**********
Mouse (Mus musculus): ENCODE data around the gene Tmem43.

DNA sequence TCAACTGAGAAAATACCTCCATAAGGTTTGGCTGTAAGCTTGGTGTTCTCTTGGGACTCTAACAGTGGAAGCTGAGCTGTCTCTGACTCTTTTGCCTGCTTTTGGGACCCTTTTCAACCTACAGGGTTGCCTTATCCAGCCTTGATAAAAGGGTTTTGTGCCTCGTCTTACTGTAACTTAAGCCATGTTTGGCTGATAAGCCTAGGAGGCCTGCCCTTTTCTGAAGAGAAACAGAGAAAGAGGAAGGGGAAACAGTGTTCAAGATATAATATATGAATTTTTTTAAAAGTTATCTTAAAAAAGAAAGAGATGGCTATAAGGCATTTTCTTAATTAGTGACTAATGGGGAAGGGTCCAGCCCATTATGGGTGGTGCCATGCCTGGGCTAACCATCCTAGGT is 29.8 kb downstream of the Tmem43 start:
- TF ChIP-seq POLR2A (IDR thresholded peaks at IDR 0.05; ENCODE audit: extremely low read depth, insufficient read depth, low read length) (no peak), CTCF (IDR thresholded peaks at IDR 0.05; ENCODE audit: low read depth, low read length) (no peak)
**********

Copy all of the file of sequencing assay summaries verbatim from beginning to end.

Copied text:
Mouse (Mus musculus): ENCODE data around the gene Tmem43.

DNA sequence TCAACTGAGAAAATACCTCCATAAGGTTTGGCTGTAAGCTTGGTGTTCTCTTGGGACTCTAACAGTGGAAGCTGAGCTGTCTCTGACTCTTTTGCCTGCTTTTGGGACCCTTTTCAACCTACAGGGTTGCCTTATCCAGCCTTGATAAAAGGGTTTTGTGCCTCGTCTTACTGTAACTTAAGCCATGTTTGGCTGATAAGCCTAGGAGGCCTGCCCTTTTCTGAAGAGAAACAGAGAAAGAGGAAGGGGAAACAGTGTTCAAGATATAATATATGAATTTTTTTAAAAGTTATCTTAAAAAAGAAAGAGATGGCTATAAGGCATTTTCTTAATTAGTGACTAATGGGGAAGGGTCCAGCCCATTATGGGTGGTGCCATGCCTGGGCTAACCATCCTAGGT is 29.8 kb downstream of the Tmem43 start:
- TF ChIP-seq POLR2A (IDR thresholded peaks at IDR 0.05; ENCODE audit: extremely low read depth, insufficient read depth, low read length) (no peak), CTCF (IDR thresholded peaks at IDR 0.05; ENCODE audit: low read depth, low read length) (no peak)